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SIAM GS 2017 mini-symposia

For the upcoming SIAM Conference on Mathematical and Computational Issues in the Geosciences in Erlangen, Germany, we have organised two mini-symposia:

1. Understanding the impact of heterogeneity on CO2 plume spreading and immobilisation


  • Stephan Matthai, Peter Cook Centre of CCS, The University of Melbourne,
  • Rudolf Hilfer, Institut für Computerphysik, Universität Stuttgart,


Predicting CO2 plumes in saline aquifers is challenging: the displacement front is unstable due to the low viscosity of CO2. Different types of saturation patterns can evolve dependent on the flow regime in the aquifer: near-well inertia to viscous-force dominated flow is characterised by viscous and heterogeneity-induced fingering [1]; peripheral buoyancy-capillary dominated flow might evolve into non-compact ganglia migration [2]. Flow property and compositional heterogeneity further implies small-scale spatial variations in force balances and wettability.

  • Which instabilities are captured by current simulation approaches?
  • To what degree are predictions of storage capacity and plume extent compromised by sub-seismic heterogeneity influencing sweep, micro-displacement efficiency, and residual trapping?
  • 20-years injection at Sleipner, create a plume with a mean CO2 saturation of 5% [3], why?

This mini-symposium focuses on numeric methods and simulation approaches that address these challenges and discontinuous material property variations, including modelling of anisotropy and flow-regime dependent saturation functions in particular.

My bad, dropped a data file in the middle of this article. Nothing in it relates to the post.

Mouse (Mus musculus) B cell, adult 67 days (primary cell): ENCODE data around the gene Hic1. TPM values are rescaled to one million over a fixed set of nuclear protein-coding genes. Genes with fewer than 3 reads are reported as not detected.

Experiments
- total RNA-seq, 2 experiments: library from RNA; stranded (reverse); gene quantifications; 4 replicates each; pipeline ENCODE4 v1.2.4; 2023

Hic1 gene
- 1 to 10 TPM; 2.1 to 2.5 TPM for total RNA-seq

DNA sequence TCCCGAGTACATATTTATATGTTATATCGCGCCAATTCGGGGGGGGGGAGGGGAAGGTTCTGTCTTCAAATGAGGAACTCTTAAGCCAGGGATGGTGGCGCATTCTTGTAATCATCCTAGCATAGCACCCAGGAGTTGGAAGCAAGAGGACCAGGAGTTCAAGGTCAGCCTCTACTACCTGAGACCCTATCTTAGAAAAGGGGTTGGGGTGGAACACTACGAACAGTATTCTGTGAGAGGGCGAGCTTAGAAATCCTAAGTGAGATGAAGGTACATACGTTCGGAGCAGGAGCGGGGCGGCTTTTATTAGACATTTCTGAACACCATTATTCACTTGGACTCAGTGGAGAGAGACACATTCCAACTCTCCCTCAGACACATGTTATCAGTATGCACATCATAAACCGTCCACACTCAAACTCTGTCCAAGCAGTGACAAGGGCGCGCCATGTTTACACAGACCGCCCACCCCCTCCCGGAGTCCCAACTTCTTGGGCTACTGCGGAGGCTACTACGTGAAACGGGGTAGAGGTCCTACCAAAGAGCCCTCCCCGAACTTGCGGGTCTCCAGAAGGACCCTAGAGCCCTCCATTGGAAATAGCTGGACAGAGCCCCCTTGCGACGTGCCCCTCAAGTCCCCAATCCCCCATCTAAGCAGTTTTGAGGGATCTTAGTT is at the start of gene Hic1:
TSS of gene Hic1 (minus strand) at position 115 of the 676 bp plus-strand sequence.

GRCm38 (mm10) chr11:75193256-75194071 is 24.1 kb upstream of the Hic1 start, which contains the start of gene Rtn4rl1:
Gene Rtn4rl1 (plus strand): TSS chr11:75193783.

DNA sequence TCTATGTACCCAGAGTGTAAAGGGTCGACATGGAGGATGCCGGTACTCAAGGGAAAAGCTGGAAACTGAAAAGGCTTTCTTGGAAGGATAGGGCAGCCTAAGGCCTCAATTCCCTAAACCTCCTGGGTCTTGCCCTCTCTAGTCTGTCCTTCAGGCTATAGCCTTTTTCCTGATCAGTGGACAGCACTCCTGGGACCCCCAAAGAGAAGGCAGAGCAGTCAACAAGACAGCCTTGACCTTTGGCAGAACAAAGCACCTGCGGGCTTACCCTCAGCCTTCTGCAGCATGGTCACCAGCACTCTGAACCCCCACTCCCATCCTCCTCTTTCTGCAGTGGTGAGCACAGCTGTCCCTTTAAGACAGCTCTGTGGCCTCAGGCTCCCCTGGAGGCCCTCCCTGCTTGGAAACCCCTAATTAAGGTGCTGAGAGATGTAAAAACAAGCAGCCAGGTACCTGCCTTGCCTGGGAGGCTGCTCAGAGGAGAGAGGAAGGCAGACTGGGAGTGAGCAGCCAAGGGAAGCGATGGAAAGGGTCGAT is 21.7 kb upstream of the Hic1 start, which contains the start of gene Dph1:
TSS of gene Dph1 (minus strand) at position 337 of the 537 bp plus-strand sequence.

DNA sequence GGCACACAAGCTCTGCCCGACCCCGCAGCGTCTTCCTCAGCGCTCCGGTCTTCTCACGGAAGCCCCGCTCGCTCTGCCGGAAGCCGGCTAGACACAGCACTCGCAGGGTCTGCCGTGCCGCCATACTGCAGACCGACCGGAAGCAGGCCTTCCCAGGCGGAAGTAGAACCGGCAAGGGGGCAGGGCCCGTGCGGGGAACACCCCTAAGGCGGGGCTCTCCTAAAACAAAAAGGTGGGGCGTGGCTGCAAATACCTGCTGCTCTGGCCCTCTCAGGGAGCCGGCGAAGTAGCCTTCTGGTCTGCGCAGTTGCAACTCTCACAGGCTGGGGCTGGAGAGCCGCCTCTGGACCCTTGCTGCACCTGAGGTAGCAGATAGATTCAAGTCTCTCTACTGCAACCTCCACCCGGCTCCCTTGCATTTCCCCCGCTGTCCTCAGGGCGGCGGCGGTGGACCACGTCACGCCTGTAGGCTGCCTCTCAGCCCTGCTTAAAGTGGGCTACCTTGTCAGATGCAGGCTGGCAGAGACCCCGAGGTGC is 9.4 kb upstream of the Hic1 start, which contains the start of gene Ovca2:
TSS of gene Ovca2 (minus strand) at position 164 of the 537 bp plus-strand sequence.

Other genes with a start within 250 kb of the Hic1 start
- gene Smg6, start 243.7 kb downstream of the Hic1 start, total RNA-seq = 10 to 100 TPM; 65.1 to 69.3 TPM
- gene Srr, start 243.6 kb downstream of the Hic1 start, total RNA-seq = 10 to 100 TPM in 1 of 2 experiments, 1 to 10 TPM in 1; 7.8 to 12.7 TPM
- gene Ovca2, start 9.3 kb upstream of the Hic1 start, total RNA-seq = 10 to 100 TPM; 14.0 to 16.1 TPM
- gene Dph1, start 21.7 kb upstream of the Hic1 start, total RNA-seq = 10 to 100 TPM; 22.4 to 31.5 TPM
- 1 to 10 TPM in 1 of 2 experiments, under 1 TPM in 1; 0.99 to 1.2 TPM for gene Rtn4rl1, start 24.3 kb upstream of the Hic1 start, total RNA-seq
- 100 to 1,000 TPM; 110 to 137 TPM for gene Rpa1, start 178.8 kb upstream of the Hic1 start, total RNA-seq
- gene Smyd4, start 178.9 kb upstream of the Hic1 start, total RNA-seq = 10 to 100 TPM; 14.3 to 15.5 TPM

• [1] Trojer, M., Szulczewski, M. L., Juanes, R., (2015), Stabilizing fluid-fluid displacements in porous media through wettability alteration. Physical Review Applied 3, DOI: 10.1103/PhysRevApplied.3.054008.
  • [2] Meckel, T. A. and Bryant, S. L. (2014), Buoyancy-driven flow in heterogeneous materials. Energy Procedia 63, 5495-5502.
  • [3] Ringrose, P. S. Keynote Presentation-Integrated Geophysical and Geochemical Monitoring Portfolio for CO2 Storage." In Second EAGE Workshop on Permanent Reservoir Monitoring 2013–Current and Future Trends. 2013.

2. Increasing the physical realism of models and simulations involving fractured rocks


  • Stephan Matthai, Peter Cook Centre of CCS, The University of Melbourne,


The shallow subsurface is fractured, and such displacement discontinuities can have a critical impact on the engineering of water resources, tunnels and mines, underground gas storage, CO2 geo-sequestration, geothermal systems and hydrocarbon reservoirs. Understanding how rock fractures affect related activities in this now heavily explored environment is very important.

Arguably, realistic modelling and simulation of processes involving rock fractures, exemplifies the complexity of industrial applications of mathematics. It necessitates multi-process multi-scale models of often formidable geometric complexity. These are difficult to impossible to verify and validate.

Here we invite novel contributions to this cross-disciplinary subject: forward modelling of reactive (multiphase) flow processes, geomechanics, effective media property determination, model construction, benchmarking and validation. This mini symposium will explore how we can improve the physical realism of fracture modelling and simulation with the goal of better prediction, improved design of, and early anticipation of risks and side effects of engineering measures.